The World’s Most Expensive Cat Strikes Again

Things were just too quiet around here, I think. That’s the only reason that Mabeline, The World’s Most Expensive Cat, decided that it was time for her health to take another turn. Over the last few months, she just couldn’t get enough water. Some days, we were filling up the Auxiliary Water Bowl (Location, our bedroom, too close to my head while the cat is lapping at it desperately) at least twice. We started calling her Doris, after this picture that bubbled up through my Tumblr dashboard.

Turns out, if your cat is enjoying the fruits of the water bowl while not even bothering to stand up, it might be time for a visit to the Mean Lady Vet. I mean, yes, it’s hilarious, but also dangerous.

Mean Lady Vet (who is actually quite nice, but always puts TWMEC through the indignity of a thermometer in an indelicate place) suggested that Mabeline get a Senior Blood Panel, just to check everything out. I mean, I know that she was an adult when we got her eight years ago, but if we spent time thinking about the limited lifespan of our pets we might never get them at all. Senior, though. Nobody likes the equivalent of an AARP card, whether you’re my father or a cranky calico cat. Two days later, we received the bad news.

NB: Not my cat

It turns out that cat diabetes is fairly common and not, as I assumed immediately, The End of the World. To be fair, I kind of assume something is The End of the World about six times a day, but diabetes is allowed to vault to the top of the list, I think. I was dispatched to procure insulin and syringes. Name on prescription bottle: Mabeline the Cat Evans.

And then we had to learn how to give insulin shots. P was stalwart, and so was my mom, who came over to learn how to give the injections, too. I have a needle phobia, though, so I was probably more afraid than Mabeline as we jabbed her and filled her with saline solution.

(But Eliza, you say. You have holes filled with metal in your face. You have multiple tattoos. Aren’t those things, well, needle-riffic? To which I reply: I contain multitudes and also Xanax.)

The good thing is that, since we stuff her with treats so she won’t notice the jab, Mabeline has adapted to her new medication regime much easier than we have. Our days are marked in twelve-hour increments, now, and many watchful hours beyond that to make sure her blood sugar doesn’t get too low, my heart in my throat as I have to decide whether she is lethargic or just her lazy self. I have a bottle of Karo syrup in my cabinet, just in case. I’ve learned to roll the insulin bottle gently in my hands, the same motion I use with a bottle of nail polish, to mix the medicine in with the medium. To insert the tip of the syringe into the bottle, through some sort of self-sealing cap, and make sure there’s no air bubble as the liquid whooshes into the barrel. To hold her by the scruff, like a mother cat, so I can find exactly the spot to push the needle in.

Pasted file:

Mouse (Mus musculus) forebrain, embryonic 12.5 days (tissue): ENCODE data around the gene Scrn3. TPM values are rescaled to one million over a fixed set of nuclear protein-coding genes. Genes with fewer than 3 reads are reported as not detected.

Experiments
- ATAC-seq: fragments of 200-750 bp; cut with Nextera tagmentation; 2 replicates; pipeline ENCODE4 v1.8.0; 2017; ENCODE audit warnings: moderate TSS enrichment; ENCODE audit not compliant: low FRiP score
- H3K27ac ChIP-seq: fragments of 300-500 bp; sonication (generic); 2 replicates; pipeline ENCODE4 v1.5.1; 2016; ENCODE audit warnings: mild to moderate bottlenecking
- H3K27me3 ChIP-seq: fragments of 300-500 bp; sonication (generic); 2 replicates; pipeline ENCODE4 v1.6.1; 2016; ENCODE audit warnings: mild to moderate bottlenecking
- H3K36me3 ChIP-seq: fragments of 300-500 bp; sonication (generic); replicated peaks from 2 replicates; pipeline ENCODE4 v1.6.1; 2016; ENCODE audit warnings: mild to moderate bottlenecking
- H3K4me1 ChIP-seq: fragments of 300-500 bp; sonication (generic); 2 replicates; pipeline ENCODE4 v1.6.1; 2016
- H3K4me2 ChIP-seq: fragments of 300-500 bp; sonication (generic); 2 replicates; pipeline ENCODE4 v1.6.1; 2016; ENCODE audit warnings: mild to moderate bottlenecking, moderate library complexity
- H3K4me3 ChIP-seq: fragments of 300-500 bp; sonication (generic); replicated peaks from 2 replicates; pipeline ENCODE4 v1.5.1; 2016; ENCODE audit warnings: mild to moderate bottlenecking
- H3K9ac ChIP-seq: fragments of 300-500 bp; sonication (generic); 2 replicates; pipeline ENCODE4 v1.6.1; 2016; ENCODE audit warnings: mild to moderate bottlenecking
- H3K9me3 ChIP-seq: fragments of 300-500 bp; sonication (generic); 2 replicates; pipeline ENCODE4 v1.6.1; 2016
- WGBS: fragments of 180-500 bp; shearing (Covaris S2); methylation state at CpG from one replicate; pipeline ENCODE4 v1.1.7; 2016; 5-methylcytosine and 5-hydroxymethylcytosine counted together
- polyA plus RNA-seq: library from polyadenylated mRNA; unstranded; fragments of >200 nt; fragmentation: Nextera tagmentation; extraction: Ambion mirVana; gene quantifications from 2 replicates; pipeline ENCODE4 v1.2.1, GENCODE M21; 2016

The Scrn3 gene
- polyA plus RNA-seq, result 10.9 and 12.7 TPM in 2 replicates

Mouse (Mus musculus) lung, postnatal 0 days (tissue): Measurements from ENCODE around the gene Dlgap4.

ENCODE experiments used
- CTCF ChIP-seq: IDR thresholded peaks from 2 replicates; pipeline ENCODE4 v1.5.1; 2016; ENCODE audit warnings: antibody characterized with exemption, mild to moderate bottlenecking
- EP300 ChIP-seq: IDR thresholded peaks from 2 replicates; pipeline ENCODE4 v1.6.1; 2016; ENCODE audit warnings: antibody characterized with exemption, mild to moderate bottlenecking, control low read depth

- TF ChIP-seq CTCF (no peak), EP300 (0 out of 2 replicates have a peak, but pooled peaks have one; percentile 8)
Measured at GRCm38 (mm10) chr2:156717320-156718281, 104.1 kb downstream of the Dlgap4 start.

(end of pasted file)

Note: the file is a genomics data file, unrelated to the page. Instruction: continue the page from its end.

I have the morning shift, to use the needle before I’m awake enough to think about the existential horror of what I’m actually doing.

We are doing what we can.

I have learned the importance of rituals, of focusing on actually doing something instead of what I would have done before, which is ruminate and panic and never stop thinking about what this means for Mabeline and for us as her caretakers. I’m really good at borrowing trouble, as my mother says, but this is an opportunity not to do that. To focus on what’s right in front of me, right now. To see how, even after a couple of days Mabeline feels so much better already, standing beside the side of my bed and demanding, via a series of chirps and manipulative purrs, to be placed up next to me, please. I have that with her today and that’s what counts.

The rest can wait.

They really could have used a more sensitive name for her cat scratcher.


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Poor Expensive Cat! And poorer you (both pity and vet bills).

My cat, Mr. Peterson is on Prozac, and has been for some time. I always enjoy picking up the meds. “Last name?” “Krause.” “First name?” “Uh, Mr. Peterson… she’s my cat.” Sometimes they can’t find the script because it can be filed under K, P, or sometimes M.

I cannot believe that thing says double wide. More indignity! I hope Mabeline can’t read.

I’m glad it’s working its way toward becoming just another thing. I had no idea you had needlephobia, or else I would have been much more there-there-y when you first mentioned her diagnosis. Eventually, somehow it becomes just a thing. And you are doing it and she’s feeling okay, and I’m pretty sure that’s all that matters.

(Also, Robynlicious, I am grinning like a fool at Mr. Peterson’s name, jsyk.)

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